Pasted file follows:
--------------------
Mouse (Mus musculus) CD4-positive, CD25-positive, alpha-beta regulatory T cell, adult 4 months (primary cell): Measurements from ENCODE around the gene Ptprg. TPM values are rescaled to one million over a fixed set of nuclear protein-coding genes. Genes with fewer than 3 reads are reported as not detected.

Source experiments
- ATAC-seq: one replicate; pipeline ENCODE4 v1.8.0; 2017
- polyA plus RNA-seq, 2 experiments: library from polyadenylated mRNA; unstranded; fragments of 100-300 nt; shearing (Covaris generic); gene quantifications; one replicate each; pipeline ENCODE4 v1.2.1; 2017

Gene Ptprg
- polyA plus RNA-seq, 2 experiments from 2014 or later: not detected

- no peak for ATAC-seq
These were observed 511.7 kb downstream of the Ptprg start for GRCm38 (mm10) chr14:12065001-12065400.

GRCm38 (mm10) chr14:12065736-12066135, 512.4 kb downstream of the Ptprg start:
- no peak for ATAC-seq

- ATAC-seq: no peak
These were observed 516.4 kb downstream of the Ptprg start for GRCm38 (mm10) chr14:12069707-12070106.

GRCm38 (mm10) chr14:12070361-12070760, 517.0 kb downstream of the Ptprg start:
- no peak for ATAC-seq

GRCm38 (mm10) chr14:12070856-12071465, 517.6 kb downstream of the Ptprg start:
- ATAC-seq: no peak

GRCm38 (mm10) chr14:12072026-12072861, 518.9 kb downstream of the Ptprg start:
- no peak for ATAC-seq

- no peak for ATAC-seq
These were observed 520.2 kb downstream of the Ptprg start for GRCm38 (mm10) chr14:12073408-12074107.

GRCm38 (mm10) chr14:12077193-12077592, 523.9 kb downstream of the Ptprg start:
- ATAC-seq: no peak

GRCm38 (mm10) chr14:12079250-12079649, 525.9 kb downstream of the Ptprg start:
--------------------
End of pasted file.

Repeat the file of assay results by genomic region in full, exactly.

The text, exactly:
Mouse (Mus musculus) CD4-positive, CD25-positive, alpha-beta regulatory T cell, adult 4 months (primary cell): Measurements from ENCODE around the gene Ptprg. TPM values are rescaled to one million over a fixed set of nuclear protein-coding genes. Genes with fewer than 3 reads are reported as not detected.

Source experiments
- ATAC-seq: one replicate; pipeline ENCODE4 v1.8.0; 2017
- polyA plus RNA-seq, 2 experiments: library from polyadenylated mRNA; unstranded; fragments of 100-300 nt; shearing (Covaris generic); gene quantifications; one replicate each; pipeline ENCODE4 v1.2.1; 2017

Gene Ptprg
- polyA plus RNA-seq, 2 experiments from 2014 or later: not detected

- no peak for ATAC-seq
These were observed 511.7 kb downstream of the Ptprg start for GRCm38 (mm10) chr14:12065001-12065400.

GRCm38 (mm10) chr14:12065736-12066135, 512.4 kb downstream of the Ptprg start:
- no peak for ATAC-seq

- ATAC-seq: no peak
These were observed 516.4 kb downstream of the Ptprg start for GRCm38 (mm10) chr14:12069707-12070106.

GRCm38 (mm10) chr14:12070361-12070760, 517.0 kb downstream of the Ptprg start:
- no peak for ATAC-seq

GRCm38 (mm10) chr14:12070856-12071465, 517.6 kb downstream of the Ptprg start:
- ATAC-seq: no peak

GRCm38 (mm10) chr14:12072026-12072861, 518.9 kb downstream of the Ptprg start:
- no peak for ATAC-seq

- no peak for ATAC-seq
These were observed 520.2 kb downstream of the Ptprg start for GRCm38 (mm10) chr14:12073408-12074107.

GRCm38 (mm10) chr14:12077193-12077592, 523.9 kb downstream of the Ptprg start:
- ATAC-seq: no peak

GRCm38 (mm10) chr14:12079250-12079649, 525.9 kb downstream of the Ptprg start: